This first-order lever demonstrates how the center of gravity of a balance beam should be positioned for maximum weighing sensitivity.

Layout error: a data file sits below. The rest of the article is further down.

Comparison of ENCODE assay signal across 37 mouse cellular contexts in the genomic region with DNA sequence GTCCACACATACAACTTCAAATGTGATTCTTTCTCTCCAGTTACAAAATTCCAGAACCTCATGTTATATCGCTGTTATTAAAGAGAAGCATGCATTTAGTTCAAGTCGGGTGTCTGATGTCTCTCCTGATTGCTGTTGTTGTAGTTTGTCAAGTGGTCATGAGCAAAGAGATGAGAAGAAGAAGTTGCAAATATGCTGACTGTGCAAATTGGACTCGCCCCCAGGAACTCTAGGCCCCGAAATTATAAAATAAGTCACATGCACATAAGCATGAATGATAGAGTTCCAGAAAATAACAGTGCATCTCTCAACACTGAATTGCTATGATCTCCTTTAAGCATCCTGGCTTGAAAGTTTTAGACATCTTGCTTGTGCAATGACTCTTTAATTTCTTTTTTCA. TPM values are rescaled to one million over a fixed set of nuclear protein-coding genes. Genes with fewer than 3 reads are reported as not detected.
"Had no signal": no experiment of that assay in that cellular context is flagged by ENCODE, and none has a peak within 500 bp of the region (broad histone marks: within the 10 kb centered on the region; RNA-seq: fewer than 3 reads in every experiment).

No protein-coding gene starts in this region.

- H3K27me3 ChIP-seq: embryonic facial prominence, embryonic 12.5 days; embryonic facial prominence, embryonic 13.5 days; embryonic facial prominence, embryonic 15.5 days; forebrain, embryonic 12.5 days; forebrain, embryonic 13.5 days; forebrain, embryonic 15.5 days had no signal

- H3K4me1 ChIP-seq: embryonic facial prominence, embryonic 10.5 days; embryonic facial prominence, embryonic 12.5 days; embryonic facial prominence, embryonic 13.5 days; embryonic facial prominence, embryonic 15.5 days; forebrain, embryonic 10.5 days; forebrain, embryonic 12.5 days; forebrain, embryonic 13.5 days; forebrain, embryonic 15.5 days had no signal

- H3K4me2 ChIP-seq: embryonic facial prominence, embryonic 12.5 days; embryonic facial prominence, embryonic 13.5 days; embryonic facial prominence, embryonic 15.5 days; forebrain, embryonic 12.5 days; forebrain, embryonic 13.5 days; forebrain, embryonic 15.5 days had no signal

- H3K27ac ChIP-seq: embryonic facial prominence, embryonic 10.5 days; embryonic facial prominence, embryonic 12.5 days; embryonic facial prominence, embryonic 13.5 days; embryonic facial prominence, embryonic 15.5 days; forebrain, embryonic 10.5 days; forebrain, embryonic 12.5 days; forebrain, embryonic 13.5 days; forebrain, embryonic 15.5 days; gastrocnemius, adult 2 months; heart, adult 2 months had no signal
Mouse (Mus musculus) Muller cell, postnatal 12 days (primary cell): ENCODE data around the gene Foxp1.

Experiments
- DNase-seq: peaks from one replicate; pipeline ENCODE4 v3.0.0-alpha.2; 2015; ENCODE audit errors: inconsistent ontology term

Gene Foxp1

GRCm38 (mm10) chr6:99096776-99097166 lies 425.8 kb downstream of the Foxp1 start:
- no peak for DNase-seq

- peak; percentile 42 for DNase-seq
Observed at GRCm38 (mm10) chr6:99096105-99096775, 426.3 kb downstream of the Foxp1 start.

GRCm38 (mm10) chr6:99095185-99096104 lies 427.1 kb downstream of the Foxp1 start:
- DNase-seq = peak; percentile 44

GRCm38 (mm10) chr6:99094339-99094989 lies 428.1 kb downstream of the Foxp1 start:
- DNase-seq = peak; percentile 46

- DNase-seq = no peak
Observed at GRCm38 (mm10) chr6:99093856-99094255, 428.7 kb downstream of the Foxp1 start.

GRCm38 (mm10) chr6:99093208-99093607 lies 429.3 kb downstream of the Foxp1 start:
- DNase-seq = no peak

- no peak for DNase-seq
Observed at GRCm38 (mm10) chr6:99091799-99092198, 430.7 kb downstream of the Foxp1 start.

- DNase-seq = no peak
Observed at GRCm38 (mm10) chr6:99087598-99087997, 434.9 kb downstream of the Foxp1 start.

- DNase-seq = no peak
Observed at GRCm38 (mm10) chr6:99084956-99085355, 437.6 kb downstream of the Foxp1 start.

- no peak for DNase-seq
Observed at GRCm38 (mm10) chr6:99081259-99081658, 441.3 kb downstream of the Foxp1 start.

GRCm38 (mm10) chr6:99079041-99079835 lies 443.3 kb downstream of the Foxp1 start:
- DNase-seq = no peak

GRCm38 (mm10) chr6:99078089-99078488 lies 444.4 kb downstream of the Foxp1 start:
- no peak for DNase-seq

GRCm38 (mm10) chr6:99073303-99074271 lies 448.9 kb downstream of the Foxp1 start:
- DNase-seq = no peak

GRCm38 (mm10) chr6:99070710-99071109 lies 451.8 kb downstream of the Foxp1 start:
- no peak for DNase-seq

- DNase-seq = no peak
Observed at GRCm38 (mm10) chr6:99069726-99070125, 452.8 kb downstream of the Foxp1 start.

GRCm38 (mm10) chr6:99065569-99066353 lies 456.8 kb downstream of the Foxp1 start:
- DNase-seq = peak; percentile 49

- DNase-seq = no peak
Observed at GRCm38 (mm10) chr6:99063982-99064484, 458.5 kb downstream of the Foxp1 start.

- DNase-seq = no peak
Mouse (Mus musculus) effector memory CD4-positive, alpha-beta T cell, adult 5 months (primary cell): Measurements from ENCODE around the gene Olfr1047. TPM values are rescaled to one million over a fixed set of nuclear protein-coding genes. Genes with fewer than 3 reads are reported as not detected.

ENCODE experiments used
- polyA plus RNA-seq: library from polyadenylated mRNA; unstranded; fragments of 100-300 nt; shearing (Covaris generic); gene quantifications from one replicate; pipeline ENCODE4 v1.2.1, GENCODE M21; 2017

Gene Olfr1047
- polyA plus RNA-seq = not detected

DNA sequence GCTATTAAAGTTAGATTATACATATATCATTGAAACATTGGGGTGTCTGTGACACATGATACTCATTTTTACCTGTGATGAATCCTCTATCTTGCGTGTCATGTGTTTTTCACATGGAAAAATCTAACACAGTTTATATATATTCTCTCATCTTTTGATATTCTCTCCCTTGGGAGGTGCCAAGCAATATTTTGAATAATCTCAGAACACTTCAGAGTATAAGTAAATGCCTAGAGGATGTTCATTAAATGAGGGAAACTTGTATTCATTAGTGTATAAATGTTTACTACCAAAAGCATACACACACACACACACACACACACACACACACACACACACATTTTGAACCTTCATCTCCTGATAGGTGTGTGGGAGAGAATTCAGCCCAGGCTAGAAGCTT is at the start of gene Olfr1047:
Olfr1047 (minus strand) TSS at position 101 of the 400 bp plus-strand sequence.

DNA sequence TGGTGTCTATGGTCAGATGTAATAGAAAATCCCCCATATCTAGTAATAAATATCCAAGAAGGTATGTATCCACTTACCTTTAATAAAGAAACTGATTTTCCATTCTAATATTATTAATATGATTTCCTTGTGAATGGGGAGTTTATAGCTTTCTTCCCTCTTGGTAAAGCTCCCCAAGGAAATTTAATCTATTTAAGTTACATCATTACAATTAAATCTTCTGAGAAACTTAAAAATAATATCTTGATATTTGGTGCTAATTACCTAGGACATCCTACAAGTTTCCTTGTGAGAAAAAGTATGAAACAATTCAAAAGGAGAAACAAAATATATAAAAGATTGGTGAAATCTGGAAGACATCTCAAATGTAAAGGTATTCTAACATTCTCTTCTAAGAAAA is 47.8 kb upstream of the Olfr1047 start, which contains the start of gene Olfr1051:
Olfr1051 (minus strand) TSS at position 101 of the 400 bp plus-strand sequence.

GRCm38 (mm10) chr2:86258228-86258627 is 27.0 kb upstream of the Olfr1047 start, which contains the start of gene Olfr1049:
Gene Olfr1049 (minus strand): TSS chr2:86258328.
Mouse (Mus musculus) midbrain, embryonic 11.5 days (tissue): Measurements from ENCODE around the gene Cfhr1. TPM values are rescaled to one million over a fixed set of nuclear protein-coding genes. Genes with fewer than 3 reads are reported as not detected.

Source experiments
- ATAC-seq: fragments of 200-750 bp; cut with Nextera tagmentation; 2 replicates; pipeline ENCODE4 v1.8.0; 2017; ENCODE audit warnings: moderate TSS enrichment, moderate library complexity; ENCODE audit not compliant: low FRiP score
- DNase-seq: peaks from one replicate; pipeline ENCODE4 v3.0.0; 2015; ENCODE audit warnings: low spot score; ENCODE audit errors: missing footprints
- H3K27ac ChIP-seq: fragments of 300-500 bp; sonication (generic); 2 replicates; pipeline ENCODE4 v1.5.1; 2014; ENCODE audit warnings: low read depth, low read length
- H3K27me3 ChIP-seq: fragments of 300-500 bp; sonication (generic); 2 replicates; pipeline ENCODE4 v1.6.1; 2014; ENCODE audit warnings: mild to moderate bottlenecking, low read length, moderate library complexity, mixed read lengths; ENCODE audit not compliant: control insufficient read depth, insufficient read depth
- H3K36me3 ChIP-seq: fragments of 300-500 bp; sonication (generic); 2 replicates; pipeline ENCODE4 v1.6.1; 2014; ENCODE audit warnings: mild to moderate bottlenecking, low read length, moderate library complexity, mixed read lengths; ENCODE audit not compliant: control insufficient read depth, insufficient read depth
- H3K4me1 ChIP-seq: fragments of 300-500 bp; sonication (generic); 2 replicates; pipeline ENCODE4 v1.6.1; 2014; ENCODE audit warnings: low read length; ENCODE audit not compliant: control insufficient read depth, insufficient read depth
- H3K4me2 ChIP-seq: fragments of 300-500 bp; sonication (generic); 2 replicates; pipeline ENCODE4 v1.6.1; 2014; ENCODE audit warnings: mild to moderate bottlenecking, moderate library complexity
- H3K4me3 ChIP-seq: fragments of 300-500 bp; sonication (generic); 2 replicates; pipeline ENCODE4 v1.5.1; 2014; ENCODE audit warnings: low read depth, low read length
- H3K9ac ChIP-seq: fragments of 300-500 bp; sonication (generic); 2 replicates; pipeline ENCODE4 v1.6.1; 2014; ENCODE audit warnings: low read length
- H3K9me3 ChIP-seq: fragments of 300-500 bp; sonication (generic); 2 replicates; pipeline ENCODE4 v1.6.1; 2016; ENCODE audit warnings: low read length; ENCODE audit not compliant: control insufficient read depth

A wooden base holds a column with a small brass frame. The balance beam rests on a steel knife-edge supported by the frame. The beam is fitted at both ends with strips from which two small weights are suspended by cords. There are three pairs of holes in each strip to change the points of application of the weights. The fulcrum is fitted with a small dial for vertical adjustment. Through suitable changes in its position, one can show that the balance beam is most sensitive when its center of gravity lies slightly below its rotation axis. If the center coincides with the axis, the balance would be in indifferent equilibrium: every beam position is stable provided the weights are equal. When, instead, the center of gravity lies above the rotation axis, even a slight change of weight causes the beam to swing sharply. This mechanism was illustrated in 1795 by Sigaud De La Fond with a similar apparatus. Provenance: Lorraine collections.